Microbial forensics: The next forensic challenge

Bruce Budowle, Randall Murch, Ranajit Chakraborty

Research output: Contribution to journalReview articlepeer-review

58 Scopus citations


Pathogens and toxins can be converted to bioweapons and used to commit bioterrorism and biocrime. Because of the potential and relative ease of an attack using a bioweapon, forensic science needs to be prepared to assist in the investigation to bring perpetrators to justice and to deter future attacks. A new subfield of forensics-microbial forensics-has been created, which is focused on characterization of evidence from a bioterrorism act, biocrime, hoax, or an inadvertent release. Forensic microbiological investigations are essentially the same as any other forensic investigation regarding processing. They involve crime scene(s) investigation, chain of custody practices, evidence collection, handling and preservation, evidence shipping, analysis of evidence, interpretation of results, and court presentation. In addition to collecting and analyzing traditional forensic evidence, the forensic investigation will attempt to determine the etiology and identity of the causal agent, often in a similar fashion as in an epidemiologic investigation. However, for attribution, higher-resolution characterization is needed. The tools for attribution include genetic- and nongenetic-based assays and informatics to attempt to determine the unique source of a sample or at least eliminate some sources. In addition, chemical and physical assays may help determine the process used to prepare, store, or disseminate the bioweapon. An effective microbial forensics program will require development and/or validation of all aspects of the forensic investigative process, from sample collection to interpretation of results. Quality assurance (QA) and QC practices, comparable to those used by the forensic DNA science community, are being implemented. Lastly, partnerships with other laboratories will be requisite, because many of the necessary capabilities for analysis will not reside in the traditional forensic laboratory.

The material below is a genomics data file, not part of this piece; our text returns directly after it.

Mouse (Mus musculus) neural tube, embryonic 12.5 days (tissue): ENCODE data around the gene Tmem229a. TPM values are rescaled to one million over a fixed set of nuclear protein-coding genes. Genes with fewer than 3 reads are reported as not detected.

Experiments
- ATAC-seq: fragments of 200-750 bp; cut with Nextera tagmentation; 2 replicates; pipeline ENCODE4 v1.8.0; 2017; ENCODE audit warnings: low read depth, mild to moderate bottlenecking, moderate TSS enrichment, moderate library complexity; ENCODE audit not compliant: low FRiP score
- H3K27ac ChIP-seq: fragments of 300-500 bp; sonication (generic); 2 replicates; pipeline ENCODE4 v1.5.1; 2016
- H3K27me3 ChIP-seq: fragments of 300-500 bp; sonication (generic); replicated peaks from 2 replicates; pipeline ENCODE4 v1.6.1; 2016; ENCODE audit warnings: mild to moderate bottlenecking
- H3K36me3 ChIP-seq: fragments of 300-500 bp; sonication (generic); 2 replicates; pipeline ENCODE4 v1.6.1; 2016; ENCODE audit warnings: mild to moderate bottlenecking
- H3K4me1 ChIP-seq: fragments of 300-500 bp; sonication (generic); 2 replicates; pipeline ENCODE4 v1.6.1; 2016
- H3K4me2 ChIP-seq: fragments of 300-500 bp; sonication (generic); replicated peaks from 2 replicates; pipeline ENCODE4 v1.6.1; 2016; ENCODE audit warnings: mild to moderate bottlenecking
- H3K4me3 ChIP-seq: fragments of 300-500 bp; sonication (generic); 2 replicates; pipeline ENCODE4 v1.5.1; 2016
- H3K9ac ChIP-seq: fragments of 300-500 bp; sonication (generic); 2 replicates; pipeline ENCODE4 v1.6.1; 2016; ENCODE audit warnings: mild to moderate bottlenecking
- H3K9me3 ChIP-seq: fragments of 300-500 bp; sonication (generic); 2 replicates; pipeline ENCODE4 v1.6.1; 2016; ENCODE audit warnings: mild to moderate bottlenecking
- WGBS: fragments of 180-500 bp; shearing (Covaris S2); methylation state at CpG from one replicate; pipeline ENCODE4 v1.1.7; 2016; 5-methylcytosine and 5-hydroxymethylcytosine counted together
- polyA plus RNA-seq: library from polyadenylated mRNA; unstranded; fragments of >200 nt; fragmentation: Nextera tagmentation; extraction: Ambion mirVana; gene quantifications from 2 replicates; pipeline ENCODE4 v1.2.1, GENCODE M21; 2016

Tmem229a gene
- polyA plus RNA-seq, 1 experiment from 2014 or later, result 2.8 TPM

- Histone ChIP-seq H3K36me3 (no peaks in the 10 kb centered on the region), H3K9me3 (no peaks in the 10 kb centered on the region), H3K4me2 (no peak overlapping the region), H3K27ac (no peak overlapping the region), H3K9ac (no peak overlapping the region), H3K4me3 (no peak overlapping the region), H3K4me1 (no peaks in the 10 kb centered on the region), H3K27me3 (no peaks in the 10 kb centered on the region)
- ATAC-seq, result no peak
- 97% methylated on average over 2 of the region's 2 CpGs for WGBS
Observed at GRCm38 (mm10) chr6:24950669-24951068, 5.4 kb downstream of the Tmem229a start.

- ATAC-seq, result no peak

Original languageEnglish
Pages (from-to)317-330
Number of pages14
JournalInternational journal of legal medicine
Issue number6
StatePublished - Nov 2005


  • Bacteria
  • Biocrime
  • Bioterrorism
  • Epidemiology
  • Fungi
  • Microbial forensics
  • Quality assurance
  • Quality control
  • Toxin
  • Validation
  • Virus


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